Court overturns cyberstalking conviction

John Leidecker (right) consults with his attorney, Robert Mann, during his trial in September 2011. John Leidecker (right) consults with his attorney, Robert Mann, during his trial in September 2011.

Adding insult to injury to former State Rep. Douglas Gablinske, the Superior Court last week overturned former NEARI official John Leidecker’s conviction of cyberstalking the representative in 2010.

Superior Court Judge Susan E. McGuirl decided to dismiss the case on Wednesday, July 30, after an appeal was sent to the higher court. In September 2011, District Court Judge Isherwood found Mr. Leidecker guilty of cyberstalking after he admitted to setting up a fake e-mail using the name Douglas Gablinski (with an ‘I’) to “mock” then-Rep. Gablinske during his 2010 write-in re-election campaign. Mr. Leidecker reportedly sent dozens of e-mail messages that misrepresented Mr. Gablinske’s political positions.

“This legal matter involving Mr. Leidecker has from the start been a criminal matter, not a civil matter,” Mr. Gablinske said in regard to last week’s decision. “It is unfortunate that Judge McGuirl made the ruling that she did, particularly since another judge thought there was enough evidence to issue a search warrant for Mr. Liedecker’s computers at the offices of NEARI.”

Mr. Gablinske, who represented Bristol and Warren in the General Assembly, said he sees the decision as a win for criminals who resort to bullying and intimidation.

“The message the judge sends to all Rhode Islanders, elected officials, stake holders in the electoral process and the school children of this state, would encourage, rather than punish these types of intimidating and illegal actions,” he said.

The decision to dismiss the case was based on timing, as the type of cyberstalking Mr. Leidecker engaged in was not yet criminal at the time.

“We recognize the decision by Judge McGuirl and understand the statutory limitations of the law under which Mr. Leidecker was charged,” Attorney General Peter F. Kilmartin said in a written statement after the decision was rendered.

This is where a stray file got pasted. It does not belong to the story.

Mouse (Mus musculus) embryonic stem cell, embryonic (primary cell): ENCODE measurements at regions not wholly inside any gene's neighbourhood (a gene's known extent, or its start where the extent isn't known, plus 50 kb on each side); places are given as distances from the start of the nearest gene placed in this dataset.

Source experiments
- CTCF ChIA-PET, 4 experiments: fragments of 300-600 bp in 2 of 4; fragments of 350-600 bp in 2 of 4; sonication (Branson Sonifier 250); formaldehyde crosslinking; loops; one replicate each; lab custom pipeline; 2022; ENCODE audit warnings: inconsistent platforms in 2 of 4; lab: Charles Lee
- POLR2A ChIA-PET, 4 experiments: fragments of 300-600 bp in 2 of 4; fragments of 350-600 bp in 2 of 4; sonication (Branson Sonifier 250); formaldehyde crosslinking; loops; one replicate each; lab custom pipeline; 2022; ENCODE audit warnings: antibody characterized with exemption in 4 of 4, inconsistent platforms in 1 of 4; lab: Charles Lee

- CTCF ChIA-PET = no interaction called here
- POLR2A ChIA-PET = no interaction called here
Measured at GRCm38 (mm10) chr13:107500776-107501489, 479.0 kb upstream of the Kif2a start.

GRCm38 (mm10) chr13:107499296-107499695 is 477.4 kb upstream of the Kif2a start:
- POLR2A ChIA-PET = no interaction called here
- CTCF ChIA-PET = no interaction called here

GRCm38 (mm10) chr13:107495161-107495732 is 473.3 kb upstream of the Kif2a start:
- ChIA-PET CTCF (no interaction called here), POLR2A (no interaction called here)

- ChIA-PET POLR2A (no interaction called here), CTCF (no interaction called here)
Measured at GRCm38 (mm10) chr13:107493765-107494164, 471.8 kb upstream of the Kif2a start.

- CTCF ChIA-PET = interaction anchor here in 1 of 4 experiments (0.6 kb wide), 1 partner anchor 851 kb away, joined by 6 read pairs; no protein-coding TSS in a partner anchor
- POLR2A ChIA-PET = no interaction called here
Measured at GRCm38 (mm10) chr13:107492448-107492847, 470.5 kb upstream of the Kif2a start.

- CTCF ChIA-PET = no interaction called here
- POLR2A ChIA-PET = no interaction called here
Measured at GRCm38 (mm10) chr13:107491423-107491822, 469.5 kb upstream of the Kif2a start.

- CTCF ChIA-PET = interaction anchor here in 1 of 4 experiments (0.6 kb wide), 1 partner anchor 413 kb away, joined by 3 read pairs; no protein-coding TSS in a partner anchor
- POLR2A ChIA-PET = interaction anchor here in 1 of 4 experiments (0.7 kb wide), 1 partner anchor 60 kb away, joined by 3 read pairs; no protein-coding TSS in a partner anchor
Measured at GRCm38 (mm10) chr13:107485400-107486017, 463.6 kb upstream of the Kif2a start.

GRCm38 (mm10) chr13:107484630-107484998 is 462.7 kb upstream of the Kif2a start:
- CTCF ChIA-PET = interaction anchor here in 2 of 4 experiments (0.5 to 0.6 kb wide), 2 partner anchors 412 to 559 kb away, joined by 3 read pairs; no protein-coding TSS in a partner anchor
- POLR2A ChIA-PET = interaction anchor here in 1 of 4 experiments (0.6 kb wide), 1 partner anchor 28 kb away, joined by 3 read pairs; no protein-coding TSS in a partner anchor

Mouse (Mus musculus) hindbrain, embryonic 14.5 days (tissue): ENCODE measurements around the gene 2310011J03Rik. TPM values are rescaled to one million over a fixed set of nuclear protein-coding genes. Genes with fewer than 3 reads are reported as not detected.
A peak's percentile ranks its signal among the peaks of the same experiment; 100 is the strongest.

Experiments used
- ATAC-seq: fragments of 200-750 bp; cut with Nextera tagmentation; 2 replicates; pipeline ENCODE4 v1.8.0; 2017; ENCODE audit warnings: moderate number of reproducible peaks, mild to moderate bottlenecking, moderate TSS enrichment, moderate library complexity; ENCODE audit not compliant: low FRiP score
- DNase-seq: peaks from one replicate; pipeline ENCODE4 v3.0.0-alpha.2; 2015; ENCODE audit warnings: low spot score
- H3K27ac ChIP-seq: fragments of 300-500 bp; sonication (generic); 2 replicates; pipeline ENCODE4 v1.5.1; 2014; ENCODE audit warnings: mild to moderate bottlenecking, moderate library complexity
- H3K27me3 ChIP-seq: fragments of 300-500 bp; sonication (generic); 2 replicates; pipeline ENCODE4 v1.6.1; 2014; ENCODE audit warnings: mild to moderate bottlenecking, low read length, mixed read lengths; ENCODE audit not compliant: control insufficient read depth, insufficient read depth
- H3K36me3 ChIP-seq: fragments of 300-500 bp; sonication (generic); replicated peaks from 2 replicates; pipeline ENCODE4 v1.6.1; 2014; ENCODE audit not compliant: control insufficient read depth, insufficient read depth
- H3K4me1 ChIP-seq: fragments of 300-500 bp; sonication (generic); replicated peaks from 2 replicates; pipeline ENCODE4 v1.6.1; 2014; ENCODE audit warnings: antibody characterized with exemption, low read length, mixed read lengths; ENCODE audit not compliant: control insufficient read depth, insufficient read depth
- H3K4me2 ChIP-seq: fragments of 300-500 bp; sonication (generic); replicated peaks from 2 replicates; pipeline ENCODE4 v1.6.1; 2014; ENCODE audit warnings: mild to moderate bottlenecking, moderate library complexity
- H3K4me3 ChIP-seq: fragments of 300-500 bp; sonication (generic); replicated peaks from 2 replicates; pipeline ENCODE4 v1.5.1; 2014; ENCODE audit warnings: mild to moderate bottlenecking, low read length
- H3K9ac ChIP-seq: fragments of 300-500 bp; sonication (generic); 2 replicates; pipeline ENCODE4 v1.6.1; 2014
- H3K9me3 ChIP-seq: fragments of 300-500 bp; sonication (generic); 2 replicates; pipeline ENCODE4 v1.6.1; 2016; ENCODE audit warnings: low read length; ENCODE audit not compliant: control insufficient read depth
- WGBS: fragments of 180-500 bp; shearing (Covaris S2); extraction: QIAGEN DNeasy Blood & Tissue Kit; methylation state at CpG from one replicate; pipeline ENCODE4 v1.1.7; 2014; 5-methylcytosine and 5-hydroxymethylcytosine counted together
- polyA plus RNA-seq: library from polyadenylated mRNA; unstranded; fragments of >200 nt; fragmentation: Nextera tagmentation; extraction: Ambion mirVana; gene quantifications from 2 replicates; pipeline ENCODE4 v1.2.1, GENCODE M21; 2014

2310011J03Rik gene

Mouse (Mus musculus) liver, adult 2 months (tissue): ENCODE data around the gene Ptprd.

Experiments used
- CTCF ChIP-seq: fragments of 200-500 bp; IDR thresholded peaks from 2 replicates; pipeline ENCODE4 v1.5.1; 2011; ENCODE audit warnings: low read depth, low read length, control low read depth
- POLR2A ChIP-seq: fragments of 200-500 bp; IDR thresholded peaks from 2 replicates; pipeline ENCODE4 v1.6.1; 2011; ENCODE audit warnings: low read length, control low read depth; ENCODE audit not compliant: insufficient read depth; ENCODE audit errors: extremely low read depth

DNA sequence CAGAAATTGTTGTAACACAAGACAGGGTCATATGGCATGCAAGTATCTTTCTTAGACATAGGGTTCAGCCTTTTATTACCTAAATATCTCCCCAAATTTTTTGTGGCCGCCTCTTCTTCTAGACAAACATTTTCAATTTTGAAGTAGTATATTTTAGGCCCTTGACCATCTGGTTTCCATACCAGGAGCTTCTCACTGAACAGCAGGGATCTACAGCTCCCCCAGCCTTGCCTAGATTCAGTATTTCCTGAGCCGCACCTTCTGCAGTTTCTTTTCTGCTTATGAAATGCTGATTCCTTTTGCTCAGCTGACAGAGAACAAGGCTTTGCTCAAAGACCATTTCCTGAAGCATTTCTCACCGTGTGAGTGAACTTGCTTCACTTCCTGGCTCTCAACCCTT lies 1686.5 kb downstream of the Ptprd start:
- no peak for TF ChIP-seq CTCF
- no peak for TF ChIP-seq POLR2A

In recognition of “problems” with the state’s cyberstalking statute, Mr. Kilmartin put forward legislation to create a new offense of online impersonation. Since the time of Mr. Leidecker’s actions, the General Assembly passed and the governor signed legislation that prohibits people from using the name or persona of another — even a public official’s — to create a webpage, post messages on a social networking site or send electronic communications without the person’s consent and with intent to harm or defraud.

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One Comment;

  1. Local Bargain Jerk said:

    There seems to be information missing from this story:

    1)If Mr. Leidecker’s actions were not criminal acts at the time he engaged in them, on what basis did the prior court convict him?

    2) Regardless, it should be emphasized that:

    a) Mr. Leidecker does not appear to be denying that he engaged in this behavior but rather that, when he did so, it was not a crime.

    b) Mr. Leidecker therefore prevailed, but only via a technicality.

    Mr. Leidecker, in my humble opinion, still behaved like a jerk.

    Because I’m not impersonating anyone, I’m pretty sure I’m entitled to say that.

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